LGBTQI+ Youth Week: Coming Out Films – The Finest Five

Young gay couple sitting at the cinema, watching a movie and eating popcorn.
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I am constantly being told that there is an obsession with being young in our community. When I flick through one of our typical magazines maybe I can see why people say that. But really is this obsession any different in the straight world? It is also a surprising thing to hear when you think about it, considering that for many of us (myself included) remember those younger years as the toughest of our lives. I know I wouldn’t go back if you paid me.

Have things really changed? With the LGBTQI+ teens that I talk to, I get the impression it really isn’t that much easier. Yes, there RuPaul’s Drag Race now and some more queer culture references in the main stream, but I still hear stories of the rolled eyes, comments, disappointed families and a sense that you don’t belong.

Coming out is still as significant a milestone as ever it was in any young LGBTQI+ persons life. I don’t know about you, but I am weirdly obsessed with coming out stories, and I often trawl Netflix to find a new one. Its something we all go through and something we all share! So in celebration of our youth week here at BGL we wanted to shout about some of our favourite coming out movies out there.

Heavenly Creatures (1994)

When I saw this film as a teenager it gave me an ache in my stomach. I ached to have the kind of bond that we see so fiercely projected by Kate Winslet’s and Melanie Lynskey’s portrayal of these two young heroines. They bond over their love of make believe (as a frustrated actor this is something I can get on board with) and when their parents begin to feel that the relationship is getting too close, the girls hatch a dark plan to deal with those who are trying to keep them apart.

This “us against the world” attitude is a romantic concept that I hold on to today, and for me it’s what made this film so appealing.

The film received strong critical acclaim with special praise going to the unknown Winslet and Jackson’s direction.

The film (that is set in the 1950s) is also an interesting insight into the attitudes of the time. I can’t quite put my finger on what is about this film that is so magical, but what I do know is that it’s the film that made me kiss my boyfriend in the middle of provincial back water high street in an East Dorset when I was 17. It’s the film that gave me the courage to think screw you when I got those disapproving stares! I think I’m starting to remember why I love a coming out films so much!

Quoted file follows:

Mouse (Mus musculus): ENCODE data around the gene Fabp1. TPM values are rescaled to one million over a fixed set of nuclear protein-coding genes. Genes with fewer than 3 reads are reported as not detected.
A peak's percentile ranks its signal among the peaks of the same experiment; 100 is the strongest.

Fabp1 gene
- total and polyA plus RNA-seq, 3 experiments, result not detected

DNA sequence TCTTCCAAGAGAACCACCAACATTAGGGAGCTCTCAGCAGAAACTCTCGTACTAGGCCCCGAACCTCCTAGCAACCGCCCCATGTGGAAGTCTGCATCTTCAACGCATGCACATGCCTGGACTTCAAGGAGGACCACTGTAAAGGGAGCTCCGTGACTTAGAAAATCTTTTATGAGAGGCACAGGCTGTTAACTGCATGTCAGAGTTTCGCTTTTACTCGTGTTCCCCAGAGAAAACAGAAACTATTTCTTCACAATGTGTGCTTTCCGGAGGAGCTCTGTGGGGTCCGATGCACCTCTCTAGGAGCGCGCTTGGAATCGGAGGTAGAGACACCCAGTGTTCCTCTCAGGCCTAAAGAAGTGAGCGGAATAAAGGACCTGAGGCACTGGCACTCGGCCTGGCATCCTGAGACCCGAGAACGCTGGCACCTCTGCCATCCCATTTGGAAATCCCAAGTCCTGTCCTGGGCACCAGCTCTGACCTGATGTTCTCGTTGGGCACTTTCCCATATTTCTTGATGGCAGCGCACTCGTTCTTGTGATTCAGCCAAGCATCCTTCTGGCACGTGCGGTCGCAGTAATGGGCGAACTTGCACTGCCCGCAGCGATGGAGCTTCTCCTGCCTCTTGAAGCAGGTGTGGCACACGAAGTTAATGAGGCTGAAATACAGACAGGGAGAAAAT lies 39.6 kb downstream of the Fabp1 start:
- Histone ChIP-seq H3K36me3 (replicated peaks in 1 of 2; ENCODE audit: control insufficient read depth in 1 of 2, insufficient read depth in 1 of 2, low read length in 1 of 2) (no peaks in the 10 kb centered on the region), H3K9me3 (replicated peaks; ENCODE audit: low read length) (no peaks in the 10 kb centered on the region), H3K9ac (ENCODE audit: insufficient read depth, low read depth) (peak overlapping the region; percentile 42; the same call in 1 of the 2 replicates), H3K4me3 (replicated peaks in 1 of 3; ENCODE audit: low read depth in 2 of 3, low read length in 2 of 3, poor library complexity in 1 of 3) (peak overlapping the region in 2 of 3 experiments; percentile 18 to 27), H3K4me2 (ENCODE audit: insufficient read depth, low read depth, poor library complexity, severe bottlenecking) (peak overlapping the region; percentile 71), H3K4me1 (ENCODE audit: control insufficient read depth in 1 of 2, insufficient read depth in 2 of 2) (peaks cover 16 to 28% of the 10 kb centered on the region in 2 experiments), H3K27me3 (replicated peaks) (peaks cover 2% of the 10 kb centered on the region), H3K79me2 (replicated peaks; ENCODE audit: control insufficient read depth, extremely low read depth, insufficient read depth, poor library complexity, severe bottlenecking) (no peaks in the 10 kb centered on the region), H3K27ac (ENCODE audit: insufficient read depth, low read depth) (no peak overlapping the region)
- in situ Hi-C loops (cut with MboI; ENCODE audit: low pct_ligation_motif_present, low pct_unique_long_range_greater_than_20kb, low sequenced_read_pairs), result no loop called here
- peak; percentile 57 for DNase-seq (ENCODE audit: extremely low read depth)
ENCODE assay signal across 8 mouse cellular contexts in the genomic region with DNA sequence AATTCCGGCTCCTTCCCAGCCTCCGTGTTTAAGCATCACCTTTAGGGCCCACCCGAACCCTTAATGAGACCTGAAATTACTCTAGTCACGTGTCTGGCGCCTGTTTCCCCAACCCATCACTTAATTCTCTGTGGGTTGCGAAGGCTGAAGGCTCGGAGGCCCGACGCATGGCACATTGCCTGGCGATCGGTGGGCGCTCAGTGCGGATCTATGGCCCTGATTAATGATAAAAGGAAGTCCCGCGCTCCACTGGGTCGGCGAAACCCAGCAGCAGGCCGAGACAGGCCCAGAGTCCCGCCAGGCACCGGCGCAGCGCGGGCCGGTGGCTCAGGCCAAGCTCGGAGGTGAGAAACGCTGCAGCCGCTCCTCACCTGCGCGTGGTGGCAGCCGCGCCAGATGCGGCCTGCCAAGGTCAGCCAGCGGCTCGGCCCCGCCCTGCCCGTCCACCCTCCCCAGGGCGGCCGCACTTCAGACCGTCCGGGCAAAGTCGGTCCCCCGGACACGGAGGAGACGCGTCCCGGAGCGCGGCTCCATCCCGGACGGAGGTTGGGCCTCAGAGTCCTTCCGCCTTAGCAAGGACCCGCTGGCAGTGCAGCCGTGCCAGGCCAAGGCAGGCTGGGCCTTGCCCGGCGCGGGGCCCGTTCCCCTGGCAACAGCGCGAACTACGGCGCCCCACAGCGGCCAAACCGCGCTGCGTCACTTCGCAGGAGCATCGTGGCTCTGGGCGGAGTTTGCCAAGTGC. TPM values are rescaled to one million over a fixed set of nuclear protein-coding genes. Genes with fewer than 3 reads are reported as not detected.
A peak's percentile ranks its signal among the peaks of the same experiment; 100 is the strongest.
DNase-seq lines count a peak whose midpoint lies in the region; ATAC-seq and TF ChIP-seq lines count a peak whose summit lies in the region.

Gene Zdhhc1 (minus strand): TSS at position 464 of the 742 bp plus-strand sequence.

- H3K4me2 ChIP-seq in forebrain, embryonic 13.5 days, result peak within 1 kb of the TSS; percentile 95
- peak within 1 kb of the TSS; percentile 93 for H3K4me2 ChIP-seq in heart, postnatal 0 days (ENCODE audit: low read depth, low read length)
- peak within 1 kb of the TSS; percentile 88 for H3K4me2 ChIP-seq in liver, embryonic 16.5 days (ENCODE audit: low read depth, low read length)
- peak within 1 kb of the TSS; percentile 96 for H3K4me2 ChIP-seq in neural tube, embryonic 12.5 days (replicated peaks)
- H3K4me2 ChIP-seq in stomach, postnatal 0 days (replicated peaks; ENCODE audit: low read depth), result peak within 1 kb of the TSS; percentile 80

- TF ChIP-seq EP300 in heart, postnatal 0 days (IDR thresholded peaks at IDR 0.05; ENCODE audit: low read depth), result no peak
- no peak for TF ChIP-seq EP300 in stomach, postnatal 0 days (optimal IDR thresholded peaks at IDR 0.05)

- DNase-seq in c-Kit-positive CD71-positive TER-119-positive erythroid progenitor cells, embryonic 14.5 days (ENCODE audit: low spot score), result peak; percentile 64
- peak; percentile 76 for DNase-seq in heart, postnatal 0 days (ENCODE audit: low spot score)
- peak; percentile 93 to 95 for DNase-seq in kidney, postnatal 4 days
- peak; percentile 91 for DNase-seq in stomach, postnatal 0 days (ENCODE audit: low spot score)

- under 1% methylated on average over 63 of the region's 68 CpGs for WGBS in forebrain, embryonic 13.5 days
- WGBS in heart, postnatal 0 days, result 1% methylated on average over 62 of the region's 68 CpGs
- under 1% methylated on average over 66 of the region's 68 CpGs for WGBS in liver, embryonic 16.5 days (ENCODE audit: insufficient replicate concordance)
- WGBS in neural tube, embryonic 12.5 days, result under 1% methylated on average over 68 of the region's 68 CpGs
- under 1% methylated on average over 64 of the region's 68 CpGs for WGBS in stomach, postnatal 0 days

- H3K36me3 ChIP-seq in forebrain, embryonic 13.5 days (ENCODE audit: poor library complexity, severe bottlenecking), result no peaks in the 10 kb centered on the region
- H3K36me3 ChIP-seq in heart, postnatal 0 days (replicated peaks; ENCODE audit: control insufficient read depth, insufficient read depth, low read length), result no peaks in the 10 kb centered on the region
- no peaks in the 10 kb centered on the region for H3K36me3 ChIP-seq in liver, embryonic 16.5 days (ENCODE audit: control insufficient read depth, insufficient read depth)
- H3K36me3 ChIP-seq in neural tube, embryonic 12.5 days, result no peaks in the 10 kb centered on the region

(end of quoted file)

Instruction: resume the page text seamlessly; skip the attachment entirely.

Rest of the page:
Beautiful Thing (1996)

Ok, I’ve got goose bumps just writing the name of this film because its been so significant in my life. Jonathan Harvey, that penned the play of the same name, has been a significant contributor to queer culture in the UK for a long time. He was a writer on Coronation Street and responsible for many of the gay story lines, brought us the hilarious dysfunctional and wonderful characters on Gimme Gimme Gimme! and is one of the most prolific LGBTQI+ playwrights in the UK. On a personal note Beautiful Thing has significance because the performance of one of its monologues got me into drama school!

Beautiful Thing tells the story of two young boys growing up on an estate in South East London finding love, friendship and their place in the world. The boys are very different, and each has their own challenges with their equally dysfunctional families. For me the film is timeless and there is so much you recognise in the lives of these boys (even if you are too young to recognise the cassettes players that they listen to music on).

This film isn’t all about the boys, there are also stand out performances from some recognisable faces (you would be excused for thinking you had tuned into EastEnders for a second). Linda Barry plays the mum beautifully and is a character that we all have met in some form in our lives; she loves her son, she wants the best for him but doesn’t always know the right thing to say. Then sometimes she says exactly the right thing and you can’t help shedding a tear. Then of course there is much hilarity brought in the character of Leah, a fierce outspoken next-door neighbour who is someone you just want to grab and run to Soho with.

At the end of the film the camera pans away to show the sprawling dilapidated estate in stark comparison to one of my most heart-warming moments on film ever. If you are not left with just a little wet eye, then you are dead inside I tell you.

Prayers for Bobby (2009)